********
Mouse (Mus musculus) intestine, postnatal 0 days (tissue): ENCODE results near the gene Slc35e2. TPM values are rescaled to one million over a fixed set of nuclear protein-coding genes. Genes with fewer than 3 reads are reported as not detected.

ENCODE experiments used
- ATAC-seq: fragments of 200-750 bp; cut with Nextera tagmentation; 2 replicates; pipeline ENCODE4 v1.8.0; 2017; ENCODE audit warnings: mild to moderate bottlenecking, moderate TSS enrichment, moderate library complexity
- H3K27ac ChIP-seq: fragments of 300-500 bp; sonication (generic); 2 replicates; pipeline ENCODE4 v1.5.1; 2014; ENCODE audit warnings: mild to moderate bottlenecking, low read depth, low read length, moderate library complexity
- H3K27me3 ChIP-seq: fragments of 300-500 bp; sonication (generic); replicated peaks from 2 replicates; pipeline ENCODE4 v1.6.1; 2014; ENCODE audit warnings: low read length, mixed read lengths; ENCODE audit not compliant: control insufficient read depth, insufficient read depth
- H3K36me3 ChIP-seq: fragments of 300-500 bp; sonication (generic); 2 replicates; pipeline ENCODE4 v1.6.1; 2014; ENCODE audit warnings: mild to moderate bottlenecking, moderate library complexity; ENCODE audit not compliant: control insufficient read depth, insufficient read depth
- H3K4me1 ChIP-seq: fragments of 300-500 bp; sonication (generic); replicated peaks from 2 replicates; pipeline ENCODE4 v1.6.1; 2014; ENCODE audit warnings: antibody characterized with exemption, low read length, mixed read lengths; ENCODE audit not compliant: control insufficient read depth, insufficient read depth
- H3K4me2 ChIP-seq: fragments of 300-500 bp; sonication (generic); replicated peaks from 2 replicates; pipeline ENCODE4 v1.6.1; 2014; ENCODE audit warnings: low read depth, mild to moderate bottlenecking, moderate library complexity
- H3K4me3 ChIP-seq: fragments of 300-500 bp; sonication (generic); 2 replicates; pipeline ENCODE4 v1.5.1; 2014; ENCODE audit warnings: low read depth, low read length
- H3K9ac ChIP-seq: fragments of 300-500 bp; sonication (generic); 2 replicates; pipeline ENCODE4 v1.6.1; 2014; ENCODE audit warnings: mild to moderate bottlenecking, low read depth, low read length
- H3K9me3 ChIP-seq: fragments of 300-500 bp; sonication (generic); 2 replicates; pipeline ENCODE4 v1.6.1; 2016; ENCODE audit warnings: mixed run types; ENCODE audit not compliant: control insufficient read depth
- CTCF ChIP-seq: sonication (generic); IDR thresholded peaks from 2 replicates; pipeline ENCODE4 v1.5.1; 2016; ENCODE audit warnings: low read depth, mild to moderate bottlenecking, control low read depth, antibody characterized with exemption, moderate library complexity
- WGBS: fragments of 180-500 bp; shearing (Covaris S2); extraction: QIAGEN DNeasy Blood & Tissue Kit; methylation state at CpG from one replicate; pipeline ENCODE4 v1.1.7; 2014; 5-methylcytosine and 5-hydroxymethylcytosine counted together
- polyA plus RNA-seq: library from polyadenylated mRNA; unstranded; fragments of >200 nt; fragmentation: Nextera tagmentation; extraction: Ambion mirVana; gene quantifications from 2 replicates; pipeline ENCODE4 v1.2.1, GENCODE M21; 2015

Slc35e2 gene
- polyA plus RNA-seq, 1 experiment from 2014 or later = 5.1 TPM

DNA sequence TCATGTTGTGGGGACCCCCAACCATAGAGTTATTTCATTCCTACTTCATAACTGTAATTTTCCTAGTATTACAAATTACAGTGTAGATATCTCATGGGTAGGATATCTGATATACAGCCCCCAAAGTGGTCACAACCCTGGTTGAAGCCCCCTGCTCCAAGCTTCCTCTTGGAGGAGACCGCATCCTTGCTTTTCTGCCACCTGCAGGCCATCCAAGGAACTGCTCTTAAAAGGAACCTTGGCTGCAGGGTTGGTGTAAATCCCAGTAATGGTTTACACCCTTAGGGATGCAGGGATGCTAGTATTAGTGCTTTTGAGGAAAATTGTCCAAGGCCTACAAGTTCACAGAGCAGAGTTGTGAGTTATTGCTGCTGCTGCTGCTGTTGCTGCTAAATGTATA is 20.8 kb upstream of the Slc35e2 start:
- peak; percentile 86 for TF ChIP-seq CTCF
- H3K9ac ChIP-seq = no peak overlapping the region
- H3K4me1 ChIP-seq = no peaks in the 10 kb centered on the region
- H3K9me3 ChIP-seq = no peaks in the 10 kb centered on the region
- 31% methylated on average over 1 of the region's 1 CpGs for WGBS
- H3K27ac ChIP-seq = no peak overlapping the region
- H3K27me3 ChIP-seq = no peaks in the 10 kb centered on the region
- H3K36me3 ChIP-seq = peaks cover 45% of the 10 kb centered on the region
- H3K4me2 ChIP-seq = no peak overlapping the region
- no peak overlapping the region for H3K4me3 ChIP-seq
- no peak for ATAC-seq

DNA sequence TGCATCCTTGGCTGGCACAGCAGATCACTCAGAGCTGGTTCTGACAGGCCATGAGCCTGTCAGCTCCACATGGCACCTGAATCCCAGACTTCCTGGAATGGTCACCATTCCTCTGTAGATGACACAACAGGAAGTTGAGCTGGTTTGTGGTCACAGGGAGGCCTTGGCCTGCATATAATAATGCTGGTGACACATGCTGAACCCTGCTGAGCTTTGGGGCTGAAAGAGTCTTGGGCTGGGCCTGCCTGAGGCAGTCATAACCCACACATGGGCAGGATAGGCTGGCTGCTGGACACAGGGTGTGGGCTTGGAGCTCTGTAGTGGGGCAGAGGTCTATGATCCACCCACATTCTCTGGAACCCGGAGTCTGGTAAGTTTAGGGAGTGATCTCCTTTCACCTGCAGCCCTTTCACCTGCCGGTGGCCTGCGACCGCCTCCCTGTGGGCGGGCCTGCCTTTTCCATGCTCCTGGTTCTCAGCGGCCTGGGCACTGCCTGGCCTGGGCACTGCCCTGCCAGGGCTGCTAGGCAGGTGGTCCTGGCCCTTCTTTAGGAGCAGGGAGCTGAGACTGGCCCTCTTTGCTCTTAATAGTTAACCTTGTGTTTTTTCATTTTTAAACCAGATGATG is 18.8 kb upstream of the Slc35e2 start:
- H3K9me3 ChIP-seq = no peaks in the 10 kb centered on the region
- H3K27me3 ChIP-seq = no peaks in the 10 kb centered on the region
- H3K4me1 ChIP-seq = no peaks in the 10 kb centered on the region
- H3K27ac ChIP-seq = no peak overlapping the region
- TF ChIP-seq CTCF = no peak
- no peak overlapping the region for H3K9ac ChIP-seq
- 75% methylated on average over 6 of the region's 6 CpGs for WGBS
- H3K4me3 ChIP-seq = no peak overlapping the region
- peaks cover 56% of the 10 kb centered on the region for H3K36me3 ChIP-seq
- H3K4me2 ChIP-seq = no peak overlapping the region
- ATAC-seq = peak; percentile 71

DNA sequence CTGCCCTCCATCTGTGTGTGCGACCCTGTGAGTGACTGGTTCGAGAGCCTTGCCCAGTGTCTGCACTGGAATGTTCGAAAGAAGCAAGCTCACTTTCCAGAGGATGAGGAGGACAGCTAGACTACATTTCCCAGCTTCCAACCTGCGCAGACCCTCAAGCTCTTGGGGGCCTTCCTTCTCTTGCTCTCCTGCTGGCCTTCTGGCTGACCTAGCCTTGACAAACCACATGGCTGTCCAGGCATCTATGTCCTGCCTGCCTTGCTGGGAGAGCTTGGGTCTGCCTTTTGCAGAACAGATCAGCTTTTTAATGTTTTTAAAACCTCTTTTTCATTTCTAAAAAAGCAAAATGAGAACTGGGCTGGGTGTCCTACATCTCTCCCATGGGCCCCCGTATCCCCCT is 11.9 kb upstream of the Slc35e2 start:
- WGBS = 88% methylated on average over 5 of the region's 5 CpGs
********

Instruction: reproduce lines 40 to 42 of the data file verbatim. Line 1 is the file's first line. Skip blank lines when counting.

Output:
- ATAC-seq = peak; percentile 71

DNA sequence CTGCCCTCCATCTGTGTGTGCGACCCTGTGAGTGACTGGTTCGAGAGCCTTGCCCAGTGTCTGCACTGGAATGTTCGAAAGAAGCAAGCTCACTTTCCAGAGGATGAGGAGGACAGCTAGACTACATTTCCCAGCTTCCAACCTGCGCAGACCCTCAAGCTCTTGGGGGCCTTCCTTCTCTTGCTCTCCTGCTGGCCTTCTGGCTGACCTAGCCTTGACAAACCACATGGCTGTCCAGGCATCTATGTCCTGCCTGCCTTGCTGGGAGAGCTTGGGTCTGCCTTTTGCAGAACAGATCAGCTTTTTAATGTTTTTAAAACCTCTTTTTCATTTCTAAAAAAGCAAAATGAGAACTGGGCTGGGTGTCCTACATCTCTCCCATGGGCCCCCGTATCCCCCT is 11.9 kb upstream of the Slc35e2 start:
- WGBS = 88% methylated on average over 5 of the region's 5 CpGs